The concept of food dates all the way back to the beginning of life on earth. Every living species is dependent on another for food for survival. Of this, humans have been the most distinct in terms of food habits, having evolved to finer more delicate behavior of food consumption. However, storing this food or preserving it has been a concern and it is this issue that resulted in the practice of food adulteration.
We have, since prehistoric times, conserved food through adulteration and preservatives. The discovery of fire was not only a means to easily digest food but also to conserve it for an extended period of time. Then came salt that helped preserve meat and other items for a long time without cooking. With the evolution of mankind so did our methods of preservation and adulteration. We went on to use spices, herbs, and honey to lead, chalk, and other chemicals.
Humans have the natural drive to gain profit in whichever means possible. In the industry of food, it meant the use of artificial substitutes to natural ingredients. Adulteration for economic gains began in the Middle Ages with the inclusion of cheaper ingredients like ground nutshells, stones and dust in imported spices that were expensive. This meant that the merchants could gain a high profit by selling the adulterated item in place of the original for the same price.
Then on came the Victorian-Edwardian Era atrocity. It was the time of the Industrial Revolution and now more than ever, people were hungry for profit. With the growing urban population, Western cities like London faced an enormous challenge of feeding its population. It created an unprecedented demand for commodities and when the demand increases, so should the supply. Providing the end consumer with basic household necessities like food was a strategic challenge and this led to the birth of a new food processing technique. Some would say that the Victorians pioneered what we today know as the world of processed food.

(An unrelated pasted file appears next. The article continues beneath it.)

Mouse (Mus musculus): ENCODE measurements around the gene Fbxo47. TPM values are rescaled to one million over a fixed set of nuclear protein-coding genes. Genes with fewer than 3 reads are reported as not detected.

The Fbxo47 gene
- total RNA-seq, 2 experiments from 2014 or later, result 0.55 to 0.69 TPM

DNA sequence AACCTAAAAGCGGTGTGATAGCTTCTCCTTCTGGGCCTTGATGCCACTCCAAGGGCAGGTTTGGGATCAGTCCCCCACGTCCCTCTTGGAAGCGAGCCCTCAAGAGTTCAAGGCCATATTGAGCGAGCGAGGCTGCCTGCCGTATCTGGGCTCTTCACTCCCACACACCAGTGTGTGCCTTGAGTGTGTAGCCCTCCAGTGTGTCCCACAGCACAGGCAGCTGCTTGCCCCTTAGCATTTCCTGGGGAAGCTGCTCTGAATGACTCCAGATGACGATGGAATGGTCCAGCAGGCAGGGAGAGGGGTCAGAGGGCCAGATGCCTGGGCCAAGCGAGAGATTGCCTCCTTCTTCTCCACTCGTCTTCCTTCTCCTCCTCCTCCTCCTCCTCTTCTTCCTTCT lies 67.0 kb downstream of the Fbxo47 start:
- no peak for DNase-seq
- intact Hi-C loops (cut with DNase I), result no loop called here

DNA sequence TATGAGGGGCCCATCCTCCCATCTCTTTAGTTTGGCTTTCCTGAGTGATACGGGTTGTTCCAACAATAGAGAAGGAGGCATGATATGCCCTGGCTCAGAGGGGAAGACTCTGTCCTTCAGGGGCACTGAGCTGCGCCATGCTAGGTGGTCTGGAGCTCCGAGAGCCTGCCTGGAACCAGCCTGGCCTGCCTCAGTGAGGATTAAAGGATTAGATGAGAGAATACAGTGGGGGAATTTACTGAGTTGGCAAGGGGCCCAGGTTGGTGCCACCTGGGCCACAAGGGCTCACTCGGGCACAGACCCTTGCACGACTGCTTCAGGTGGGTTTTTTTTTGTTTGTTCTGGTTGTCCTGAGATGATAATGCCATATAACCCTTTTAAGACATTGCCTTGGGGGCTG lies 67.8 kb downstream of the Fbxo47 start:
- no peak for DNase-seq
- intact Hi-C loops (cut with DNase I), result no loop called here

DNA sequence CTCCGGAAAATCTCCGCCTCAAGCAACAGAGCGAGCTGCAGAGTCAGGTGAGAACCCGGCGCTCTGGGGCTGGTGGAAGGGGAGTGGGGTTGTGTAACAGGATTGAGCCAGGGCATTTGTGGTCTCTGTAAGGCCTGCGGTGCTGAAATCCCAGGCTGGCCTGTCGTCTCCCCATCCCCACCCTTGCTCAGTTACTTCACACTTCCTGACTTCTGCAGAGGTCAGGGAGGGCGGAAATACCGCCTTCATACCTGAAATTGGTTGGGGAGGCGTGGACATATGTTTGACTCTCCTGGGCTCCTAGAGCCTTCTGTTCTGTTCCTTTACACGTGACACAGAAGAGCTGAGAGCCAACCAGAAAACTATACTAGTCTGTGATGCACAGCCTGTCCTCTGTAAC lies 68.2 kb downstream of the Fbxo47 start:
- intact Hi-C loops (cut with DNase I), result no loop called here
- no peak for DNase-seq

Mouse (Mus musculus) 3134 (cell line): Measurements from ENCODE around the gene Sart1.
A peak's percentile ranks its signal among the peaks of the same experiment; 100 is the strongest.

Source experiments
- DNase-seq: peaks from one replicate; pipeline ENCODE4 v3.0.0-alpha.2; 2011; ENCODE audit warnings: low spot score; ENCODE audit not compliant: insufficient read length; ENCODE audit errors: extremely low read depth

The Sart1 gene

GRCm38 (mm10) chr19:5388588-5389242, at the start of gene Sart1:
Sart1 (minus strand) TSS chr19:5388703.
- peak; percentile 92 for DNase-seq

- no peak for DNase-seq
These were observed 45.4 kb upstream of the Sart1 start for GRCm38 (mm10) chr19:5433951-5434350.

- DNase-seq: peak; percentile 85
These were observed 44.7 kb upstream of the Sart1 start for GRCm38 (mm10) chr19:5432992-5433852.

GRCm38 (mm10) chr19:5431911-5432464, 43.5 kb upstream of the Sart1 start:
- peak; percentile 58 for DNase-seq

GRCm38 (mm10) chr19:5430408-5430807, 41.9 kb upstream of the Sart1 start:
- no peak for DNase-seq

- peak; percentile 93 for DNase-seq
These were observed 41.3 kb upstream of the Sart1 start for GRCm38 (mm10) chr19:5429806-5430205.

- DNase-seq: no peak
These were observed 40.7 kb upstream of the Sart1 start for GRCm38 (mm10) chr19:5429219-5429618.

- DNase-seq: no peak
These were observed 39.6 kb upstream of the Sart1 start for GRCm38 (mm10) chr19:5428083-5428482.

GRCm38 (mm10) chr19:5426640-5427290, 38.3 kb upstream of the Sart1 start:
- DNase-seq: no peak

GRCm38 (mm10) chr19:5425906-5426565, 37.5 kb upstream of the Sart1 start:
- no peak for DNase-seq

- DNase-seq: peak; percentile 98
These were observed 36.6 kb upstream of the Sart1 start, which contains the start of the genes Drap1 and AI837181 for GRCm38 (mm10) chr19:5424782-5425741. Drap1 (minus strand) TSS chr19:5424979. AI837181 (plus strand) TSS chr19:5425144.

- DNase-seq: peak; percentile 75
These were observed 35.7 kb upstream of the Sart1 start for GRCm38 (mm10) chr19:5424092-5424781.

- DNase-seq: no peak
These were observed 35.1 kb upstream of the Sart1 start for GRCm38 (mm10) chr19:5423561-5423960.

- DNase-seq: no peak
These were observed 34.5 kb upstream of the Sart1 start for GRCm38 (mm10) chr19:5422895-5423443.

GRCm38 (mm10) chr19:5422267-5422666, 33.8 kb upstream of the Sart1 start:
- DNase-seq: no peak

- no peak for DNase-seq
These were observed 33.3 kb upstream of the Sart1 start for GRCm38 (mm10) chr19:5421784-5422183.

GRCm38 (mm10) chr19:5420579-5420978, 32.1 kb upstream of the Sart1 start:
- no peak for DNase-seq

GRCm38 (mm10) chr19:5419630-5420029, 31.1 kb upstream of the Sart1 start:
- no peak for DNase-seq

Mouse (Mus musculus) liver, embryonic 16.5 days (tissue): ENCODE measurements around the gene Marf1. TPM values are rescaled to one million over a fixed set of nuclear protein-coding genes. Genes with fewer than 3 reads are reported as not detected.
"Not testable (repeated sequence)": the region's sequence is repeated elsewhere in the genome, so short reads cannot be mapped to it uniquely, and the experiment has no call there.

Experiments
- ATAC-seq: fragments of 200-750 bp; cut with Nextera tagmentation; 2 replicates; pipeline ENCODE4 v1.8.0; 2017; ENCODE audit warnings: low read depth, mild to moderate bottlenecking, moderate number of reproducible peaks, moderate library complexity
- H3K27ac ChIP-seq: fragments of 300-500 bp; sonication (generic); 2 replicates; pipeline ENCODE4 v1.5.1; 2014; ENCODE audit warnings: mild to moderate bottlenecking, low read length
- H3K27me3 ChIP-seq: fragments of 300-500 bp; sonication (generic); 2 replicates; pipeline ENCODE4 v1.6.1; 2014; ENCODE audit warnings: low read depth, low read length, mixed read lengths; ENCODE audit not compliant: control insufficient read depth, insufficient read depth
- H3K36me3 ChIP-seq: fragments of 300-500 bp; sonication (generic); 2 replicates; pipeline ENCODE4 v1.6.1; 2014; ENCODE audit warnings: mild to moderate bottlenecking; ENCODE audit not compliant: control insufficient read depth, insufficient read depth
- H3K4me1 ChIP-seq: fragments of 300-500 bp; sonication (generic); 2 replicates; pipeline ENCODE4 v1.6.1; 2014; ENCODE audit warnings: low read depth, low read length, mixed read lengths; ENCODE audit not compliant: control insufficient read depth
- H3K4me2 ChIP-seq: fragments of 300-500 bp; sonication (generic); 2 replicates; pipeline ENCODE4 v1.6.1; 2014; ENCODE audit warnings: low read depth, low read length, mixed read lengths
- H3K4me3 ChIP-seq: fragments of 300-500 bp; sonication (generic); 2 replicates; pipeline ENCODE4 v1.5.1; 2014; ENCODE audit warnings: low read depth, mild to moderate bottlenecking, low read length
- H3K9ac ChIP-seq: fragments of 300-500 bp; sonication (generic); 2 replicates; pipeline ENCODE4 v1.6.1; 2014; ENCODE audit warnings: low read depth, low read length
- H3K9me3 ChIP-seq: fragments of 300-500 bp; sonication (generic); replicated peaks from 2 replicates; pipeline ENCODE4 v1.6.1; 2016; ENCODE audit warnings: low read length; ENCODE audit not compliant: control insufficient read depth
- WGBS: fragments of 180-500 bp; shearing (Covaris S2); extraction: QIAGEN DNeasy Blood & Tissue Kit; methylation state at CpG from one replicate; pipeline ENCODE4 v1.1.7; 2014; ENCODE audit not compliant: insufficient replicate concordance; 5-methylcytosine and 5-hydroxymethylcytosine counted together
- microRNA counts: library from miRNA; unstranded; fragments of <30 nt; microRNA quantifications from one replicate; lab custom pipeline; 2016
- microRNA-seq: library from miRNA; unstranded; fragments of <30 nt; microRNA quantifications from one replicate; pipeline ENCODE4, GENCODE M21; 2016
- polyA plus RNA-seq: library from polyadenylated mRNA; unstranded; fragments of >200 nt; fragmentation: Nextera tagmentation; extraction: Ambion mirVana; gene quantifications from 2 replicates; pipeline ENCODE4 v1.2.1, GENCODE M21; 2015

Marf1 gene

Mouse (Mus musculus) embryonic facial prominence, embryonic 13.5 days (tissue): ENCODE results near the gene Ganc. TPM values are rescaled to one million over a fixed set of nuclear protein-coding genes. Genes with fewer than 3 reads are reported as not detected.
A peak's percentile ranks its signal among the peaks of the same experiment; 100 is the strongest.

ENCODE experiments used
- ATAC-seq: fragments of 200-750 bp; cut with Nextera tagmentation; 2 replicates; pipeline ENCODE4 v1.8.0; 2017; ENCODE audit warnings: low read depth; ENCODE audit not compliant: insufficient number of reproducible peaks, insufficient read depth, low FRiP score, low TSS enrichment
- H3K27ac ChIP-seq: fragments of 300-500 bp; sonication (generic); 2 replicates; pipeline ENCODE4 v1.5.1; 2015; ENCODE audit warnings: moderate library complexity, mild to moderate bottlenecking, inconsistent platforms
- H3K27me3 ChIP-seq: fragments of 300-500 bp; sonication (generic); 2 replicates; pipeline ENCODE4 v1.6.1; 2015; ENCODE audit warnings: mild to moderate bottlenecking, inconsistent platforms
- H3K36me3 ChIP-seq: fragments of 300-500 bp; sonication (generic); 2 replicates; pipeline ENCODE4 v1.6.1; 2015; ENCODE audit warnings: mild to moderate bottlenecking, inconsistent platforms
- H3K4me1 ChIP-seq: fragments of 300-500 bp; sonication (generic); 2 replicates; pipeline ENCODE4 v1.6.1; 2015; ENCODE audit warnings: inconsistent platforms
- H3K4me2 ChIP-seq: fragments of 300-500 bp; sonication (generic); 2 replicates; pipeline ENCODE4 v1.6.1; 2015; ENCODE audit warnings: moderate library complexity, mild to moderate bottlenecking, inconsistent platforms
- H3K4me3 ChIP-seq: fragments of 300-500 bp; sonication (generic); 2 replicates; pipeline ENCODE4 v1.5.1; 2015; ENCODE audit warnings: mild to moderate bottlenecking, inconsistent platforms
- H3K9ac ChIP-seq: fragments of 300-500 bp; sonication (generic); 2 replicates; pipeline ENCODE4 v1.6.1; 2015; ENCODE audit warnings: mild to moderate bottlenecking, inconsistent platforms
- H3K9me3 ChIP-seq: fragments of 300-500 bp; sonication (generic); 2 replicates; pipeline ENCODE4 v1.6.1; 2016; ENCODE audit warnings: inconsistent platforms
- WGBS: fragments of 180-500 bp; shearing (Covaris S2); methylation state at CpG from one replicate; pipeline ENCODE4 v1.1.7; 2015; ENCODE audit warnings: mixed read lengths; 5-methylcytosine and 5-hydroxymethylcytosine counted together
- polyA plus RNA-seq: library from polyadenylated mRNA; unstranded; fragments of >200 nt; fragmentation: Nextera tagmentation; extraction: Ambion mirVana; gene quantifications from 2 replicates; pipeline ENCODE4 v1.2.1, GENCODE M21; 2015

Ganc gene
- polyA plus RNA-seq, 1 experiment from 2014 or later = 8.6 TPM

This changed the hierarchy of buying items directly from the baker, farmer or supplier to being at the mercy of merchants or retailers in charge. The new process had more divisions from the farmer, the miller, the baker and the retainer. Since man’s hunger for surplus gains increased, some merchants would substitute real ingredients with cheaper alternatives to add weight, quantity and longevity. The merchants got away with adulteration since the new process meant lesser transparency as to where the food came from. Ingredients such as chalk, iron sulphate and plaster of Paris were some known harmful adulterants. This led to the death of countless children and adults and continues to do so till date.
Why did this trend of buying processed food prosper? Because it was affordable, easier to access and released the home-maker of the drudgery of making things from scratch. Since bread and milk were the most common items, they were most susceptible to adulteration. It then went on to disguise itself in raw materials like sugar, flour, oil and food colour. The first breakthrough to identifying and publishing this malpractice was done in 1820 by German chemist Frederick Accum. The first wave of legislation and monitoring of processed food happened in 1868 when Sir Arthur Hill Hassal published an article in The Lancet where he identified adulteration in nearly 2500 products.
Although the world has come a long way today in terms of awareness of unlawful practices in the processed food industry, we are yet to put a full stop to it. Due to the difficulty of proper implementation of law and regulation, manufacturers still get away with adulteration. In fact, it has now transformed into aerated drinks and junk food, inorganic farming and exploitation. Every processed food that you buy from the store contains one or more lethal substance. This, if not checked, can do only harm and no good for you, our children and our future.
That is why it is up to you and the community to make the choice against processed, adulterated food. For the betterment of our health, our planet and the future, join us in the movement towards clean food.